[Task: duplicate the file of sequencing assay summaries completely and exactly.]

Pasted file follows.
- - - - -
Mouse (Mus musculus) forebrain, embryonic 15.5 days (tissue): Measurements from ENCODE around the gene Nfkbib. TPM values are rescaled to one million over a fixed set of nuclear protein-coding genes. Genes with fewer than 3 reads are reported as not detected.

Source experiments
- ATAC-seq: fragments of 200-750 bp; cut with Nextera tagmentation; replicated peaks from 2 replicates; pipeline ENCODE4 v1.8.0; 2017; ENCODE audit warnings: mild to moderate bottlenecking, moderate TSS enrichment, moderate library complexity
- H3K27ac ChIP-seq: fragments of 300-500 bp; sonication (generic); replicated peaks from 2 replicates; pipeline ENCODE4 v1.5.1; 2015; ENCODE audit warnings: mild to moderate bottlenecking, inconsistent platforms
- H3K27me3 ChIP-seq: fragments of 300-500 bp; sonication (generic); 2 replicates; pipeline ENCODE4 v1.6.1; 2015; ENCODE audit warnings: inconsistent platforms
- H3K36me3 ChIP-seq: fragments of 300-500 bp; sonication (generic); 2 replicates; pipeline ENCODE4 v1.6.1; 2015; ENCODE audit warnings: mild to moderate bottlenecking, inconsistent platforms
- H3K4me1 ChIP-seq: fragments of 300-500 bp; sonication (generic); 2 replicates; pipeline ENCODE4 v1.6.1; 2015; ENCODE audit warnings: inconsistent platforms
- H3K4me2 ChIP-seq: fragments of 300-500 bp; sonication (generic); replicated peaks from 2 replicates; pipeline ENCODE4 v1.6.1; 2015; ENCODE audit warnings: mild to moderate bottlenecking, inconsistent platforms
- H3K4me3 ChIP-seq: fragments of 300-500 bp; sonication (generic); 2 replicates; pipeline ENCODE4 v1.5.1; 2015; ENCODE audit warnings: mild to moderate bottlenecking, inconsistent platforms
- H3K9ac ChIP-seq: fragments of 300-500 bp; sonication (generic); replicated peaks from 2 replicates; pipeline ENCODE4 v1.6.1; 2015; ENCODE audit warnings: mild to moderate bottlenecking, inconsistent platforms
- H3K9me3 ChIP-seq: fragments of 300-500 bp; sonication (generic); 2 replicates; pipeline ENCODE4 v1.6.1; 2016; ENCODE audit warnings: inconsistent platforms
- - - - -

Mouse (Mus musculus) forebrain, embryonic 15.5 days (tissue): Measurements from ENCODE around the gene Nfkbib. TPM values are rescaled to one million over a fixed set of nuclear protein-coding genes. Genes with fewer than 3 reads are reported as not detected.

Source experiments
- ATAC-seq: fragments of 200-750 bp; cut with Nextera tagmentation; replicated peaks from 2 replicates; pipeline ENCODE4 v1.8.0; 2017; ENCODE audit warnings: mild to moderate bottlenecking, moderate TSS enrichment, moderate library complexity
- H3K27ac ChIP-seq: fragments of 300-500 bp; sonication (generic); replicated peaks from 2 replicates; pipeline ENCODE4 v1.5.1; 2015; ENCODE audit warnings: mild to moderate bottlenecking, inconsistent platforms
- H3K27me3 ChIP-seq: fragments of 300-500 bp; sonication (generic); 2 replicates; pipeline ENCODE4 v1.6.1; 2015; ENCODE audit warnings: inconsistent platforms
- H3K36me3 ChIP-seq: fragments of 300-500 bp; sonication (generic); 2 replicates; pipeline ENCODE4 v1.6.1; 2015; ENCODE audit warnings: mild to moderate bottlenecking, inconsistent platforms
- H3K4me1 ChIP-seq: fragments of 300-500 bp; sonication (generic); 2 replicates; pipeline ENCODE4 v1.6.1; 2015; ENCODE audit warnings: inconsistent platforms
- H3K4me2 ChIP-seq: fragments of 300-500 bp; sonication (generic); replicated peaks from 2 replicates; pipeline ENCODE4 v1.6.1; 2015; ENCODE audit warnings: mild to moderate bottlenecking, inconsistent platforms
- H3K4me3 ChIP-seq: fragments of 300-500 bp; sonication (generic); 2 replicates; pipeline ENCODE4 v1.5.1; 2015; ENCODE audit warnings: mild to moderate bottlenecking, inconsistent platforms
- H3K9ac ChIP-seq: fragments of 300-500 bp; sonication (generic); replicated peaks from 2 replicates; pipeline ENCODE4 v1.6.1; 2015; ENCODE audit warnings: mild to moderate bottlenecking, inconsistent platforms
- H3K9me3 ChIP-seq: fragments of 300-500 bp; sonication (generic); 2 replicates; pipeline ENCODE4 v1.6.1; 2016; ENCODE audit warnings: inconsistent platforms